Or, he could be released via the amnesty bill that the parliament is to pass as part of the 19 April agreement. Parliamentary discussions on the law commenced on 27 April. But neither is this option straightforward. Melia opposes amnesty being extended to law enforcement agents who were arrested for violent acts during the 2019 protests. This means that a special clause would have to be added to the law to prevent their release. As it is unclear how long this process will take, some MEPs have offered to act as a guarantor for Melia, which would allow him to be immediately released. It remains to be seen if this will bear fruit.
As long as Melia’s case remains in limbo, the implementation of the agreement is in danger. Still, given that amnesty is part of the broader 19 April agreement, it seems unlikely that members of the Georgian parliament would vote against it, as they could risk serious blowback from Georgia’s transatlantic partners. Melia’s story will be an important stress test to evaluate the parties’ readiness to collaborate in good faith.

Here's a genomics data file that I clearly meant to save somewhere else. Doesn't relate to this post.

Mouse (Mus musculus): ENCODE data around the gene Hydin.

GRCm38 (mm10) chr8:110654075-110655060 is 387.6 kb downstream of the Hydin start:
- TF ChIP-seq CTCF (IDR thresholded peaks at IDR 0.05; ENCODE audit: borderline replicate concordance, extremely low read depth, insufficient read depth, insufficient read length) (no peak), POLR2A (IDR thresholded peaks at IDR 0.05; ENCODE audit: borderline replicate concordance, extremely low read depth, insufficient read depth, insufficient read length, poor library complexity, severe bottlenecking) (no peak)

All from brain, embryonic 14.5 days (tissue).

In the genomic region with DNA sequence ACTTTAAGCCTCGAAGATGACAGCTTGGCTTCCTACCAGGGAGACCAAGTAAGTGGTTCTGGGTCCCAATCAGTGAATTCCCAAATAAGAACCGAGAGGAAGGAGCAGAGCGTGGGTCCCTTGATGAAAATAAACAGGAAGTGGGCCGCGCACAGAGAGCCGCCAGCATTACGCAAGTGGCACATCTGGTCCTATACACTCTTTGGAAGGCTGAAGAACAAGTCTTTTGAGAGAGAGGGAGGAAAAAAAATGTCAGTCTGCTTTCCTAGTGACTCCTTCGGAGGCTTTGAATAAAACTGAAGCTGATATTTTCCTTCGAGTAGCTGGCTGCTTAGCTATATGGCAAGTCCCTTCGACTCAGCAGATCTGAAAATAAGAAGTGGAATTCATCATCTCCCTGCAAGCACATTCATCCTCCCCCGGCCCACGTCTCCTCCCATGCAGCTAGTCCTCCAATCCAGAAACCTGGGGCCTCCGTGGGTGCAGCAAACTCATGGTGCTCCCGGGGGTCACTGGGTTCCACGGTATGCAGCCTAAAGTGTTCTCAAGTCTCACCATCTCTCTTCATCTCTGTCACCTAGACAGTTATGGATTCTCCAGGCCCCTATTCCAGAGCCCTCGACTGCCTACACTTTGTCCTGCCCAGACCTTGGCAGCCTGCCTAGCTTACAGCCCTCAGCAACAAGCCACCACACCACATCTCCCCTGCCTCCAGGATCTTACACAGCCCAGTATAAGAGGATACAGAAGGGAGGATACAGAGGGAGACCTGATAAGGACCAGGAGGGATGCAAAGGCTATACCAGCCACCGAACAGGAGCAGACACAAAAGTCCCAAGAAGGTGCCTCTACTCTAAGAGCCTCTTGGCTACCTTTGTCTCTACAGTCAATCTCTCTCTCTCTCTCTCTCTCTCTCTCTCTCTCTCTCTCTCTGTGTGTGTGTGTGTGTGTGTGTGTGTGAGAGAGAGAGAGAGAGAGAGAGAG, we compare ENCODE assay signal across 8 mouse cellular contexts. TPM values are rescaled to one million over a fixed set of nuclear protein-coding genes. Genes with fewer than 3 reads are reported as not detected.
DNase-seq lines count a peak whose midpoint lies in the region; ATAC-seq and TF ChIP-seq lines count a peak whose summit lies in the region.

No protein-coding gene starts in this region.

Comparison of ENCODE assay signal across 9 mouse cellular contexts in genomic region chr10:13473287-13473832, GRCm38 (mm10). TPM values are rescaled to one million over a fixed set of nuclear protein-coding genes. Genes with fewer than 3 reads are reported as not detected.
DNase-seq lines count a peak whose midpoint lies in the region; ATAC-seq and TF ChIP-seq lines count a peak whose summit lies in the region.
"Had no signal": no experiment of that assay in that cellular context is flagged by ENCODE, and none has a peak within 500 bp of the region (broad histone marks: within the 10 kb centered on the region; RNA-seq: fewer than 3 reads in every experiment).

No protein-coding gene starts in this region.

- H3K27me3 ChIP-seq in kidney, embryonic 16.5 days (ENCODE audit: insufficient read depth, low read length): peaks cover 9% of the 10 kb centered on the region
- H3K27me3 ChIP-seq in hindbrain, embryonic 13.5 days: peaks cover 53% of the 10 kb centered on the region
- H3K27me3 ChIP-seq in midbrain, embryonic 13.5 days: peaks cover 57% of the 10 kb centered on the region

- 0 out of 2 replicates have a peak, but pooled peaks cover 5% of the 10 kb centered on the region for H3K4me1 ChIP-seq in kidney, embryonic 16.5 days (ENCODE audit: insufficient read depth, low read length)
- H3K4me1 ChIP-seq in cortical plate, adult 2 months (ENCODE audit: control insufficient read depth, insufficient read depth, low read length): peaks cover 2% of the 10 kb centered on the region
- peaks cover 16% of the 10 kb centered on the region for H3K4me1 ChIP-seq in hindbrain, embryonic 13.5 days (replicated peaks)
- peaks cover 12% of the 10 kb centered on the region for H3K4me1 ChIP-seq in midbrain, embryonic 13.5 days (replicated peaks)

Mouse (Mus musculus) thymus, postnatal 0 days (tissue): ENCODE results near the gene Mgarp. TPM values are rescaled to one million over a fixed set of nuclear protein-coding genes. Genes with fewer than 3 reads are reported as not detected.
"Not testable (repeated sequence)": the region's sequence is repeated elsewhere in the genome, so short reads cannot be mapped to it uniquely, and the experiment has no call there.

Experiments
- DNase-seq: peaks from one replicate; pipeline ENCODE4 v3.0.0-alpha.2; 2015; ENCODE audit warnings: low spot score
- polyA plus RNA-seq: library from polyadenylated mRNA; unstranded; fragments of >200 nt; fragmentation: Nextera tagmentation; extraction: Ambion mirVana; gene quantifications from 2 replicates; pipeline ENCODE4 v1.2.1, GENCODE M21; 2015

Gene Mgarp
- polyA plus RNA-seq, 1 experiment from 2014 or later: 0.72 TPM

Sticks and carrots
Polarisation and confrontation remain the biggest risks in Georgia’s future, economic development and resilience. Despite the efforts, implementing the EU-brokered deal will not be straightforward. The EU (and US) may need to use a ‘big stick’ – withdrawing financial assistant or further sectoral integration – for Georgia to get things done. The West has always had enough leverage over Georgia’s political class to nudge the country in the right direction during critical junctures. This is one of those times.
The EU should use all the tools and instruments at its disposal to ensure that the deal is implemented properly. While this will mainly concern ongoing conditionality linked to financial support, opening the door for further integration in other sectoral areas would also be an incentive. In addition, the EU should deploy an observer mission during the upcoming local elections.